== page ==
Extractions & Wisdom Teeth
At times having a tooth taken out is the best option for broken down or decayed teeth. While it can seem like a daunting experience we hope you can learn more about what this procedure involves by following the link below.
What should you expect when you are scheduled for a tooth extraction?
We will get the area numb just like we would when doing a filling or crown. The anesthetic that numbs the area will keep you from feeling any pain but does not get rid of the sensation of pressure. Because of this you will feel some pushing and pressure. We always want our patients to be comfortable and if you need a break or are feeling too much, we encourage you to let us know! After the tooth is removed we will review how to take care of the extraction site and how to best manage pain. In most cases a small amount of bleeding is normal as well as being a bit tender for a few days. To allow healing to go well we need the blood clot at the extraction site to stay in place, the following recommendations allow this to occur:
On the day of an extraction:
- We recommend going home and kicking your feet up, rest will help the healing process get started right!
- No heavy lifting or overexertion. No exercising for 1-2 days. Following a few days of rest we recommend easing back in to physical activity. If you feel the extraction site starting to throb that is a sign you may be working too hard.
- We will normally review pain management but please ask about pain medication if you have any concerns or questions. For general extractions, most patients do well with Ibuprofen and Tylenol.
- All the suggestions listed below also apply here.
For the next 4-5 days following an extraction:
- It is best not to smoke or drink alcohol following an extraction.
- Rinsing your mouth vigorously or with strong mouth rinses is not recommended either.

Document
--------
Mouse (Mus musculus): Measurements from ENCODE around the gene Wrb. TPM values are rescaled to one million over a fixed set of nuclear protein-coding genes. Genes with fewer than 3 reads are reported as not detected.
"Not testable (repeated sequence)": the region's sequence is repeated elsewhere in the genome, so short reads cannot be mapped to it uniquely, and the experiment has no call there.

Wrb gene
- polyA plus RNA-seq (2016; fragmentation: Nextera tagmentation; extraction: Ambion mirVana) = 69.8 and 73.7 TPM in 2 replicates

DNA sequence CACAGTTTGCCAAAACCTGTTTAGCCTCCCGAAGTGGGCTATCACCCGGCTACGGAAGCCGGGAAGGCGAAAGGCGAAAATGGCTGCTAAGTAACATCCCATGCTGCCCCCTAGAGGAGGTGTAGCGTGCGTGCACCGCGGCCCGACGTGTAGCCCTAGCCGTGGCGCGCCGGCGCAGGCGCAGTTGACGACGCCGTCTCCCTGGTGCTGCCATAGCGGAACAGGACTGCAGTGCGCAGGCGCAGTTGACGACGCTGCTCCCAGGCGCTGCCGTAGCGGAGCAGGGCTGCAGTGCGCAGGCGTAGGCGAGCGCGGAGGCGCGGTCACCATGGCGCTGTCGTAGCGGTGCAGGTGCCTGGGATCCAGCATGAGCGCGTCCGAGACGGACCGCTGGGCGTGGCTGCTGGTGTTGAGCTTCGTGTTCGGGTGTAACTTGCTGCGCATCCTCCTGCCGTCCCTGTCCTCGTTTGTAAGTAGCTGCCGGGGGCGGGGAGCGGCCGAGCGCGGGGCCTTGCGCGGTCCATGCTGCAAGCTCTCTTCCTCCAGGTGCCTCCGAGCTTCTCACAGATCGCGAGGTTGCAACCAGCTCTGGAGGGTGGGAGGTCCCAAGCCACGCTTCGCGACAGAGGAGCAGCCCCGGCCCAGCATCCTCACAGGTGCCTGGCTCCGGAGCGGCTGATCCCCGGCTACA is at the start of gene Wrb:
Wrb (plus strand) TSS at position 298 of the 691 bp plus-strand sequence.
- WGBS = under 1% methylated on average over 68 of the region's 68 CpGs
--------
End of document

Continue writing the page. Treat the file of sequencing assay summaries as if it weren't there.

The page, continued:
- No drinking through straws
- Avoid foods that have seeds, nuts, popcorn kernels, etc. These have the potential of getting stuck in the extraction site and causing problems for healing.
- It is ok to gently rinse with warm salt water (One cup of warm water + tsp. salt)
- For pain or swelling, apply a cold cloth or an ice bag.
- You can brush and floss the other teeth as usual. But don’t brush the extraction site and be very gentle cleaning the teeth around the extraction site.
Often Wisdom teeth develop problems that require their removal. When the jaw isn’t large enough to accommodate wisdom teeth, they can become impacted (unable to come in or misaligned). Wisdom teeth may grow sideways, emerge only part way from the gum or remain trapped beneath the gum and bone, these are all potential reasons to have them removed.
Extraction of wisdom teeth is generally recommended when:
- Wisdom teeth only partially erupt leaving an opening for bacteria to enter around the tooth and cause an infection. Pain, swelling, jaw stiffness and general illness can result.
- Partially erupted wisdom teeth that have the potential to cause bone loss around neighboring healthy teeth.
- Poorly aligned wisdom teeth that long-term can cause more harm than good.
- Impacted wisdom teeth that will not erupt into the mouth and cause potential harm to neighboring teeth.
When considering taking out your wisdom teeth, a panoramic x-ray is taken to evaluate the positioning and development of the wisdom teeth. The dentist will advise when to get them removed and if they should come out or not.
Can I be sedated for my extractions?
Dr. Baldwin completed residency training where he became proficient at removing wisdom teeth. He is also certified to do I.V. sedation, which many patients opt to do while getting their wisdom teeth out. If you would like to learn more about getting your wisdom teeth out please call, or come in for a consultation and see what we have to offer at Baldwin Family Dental!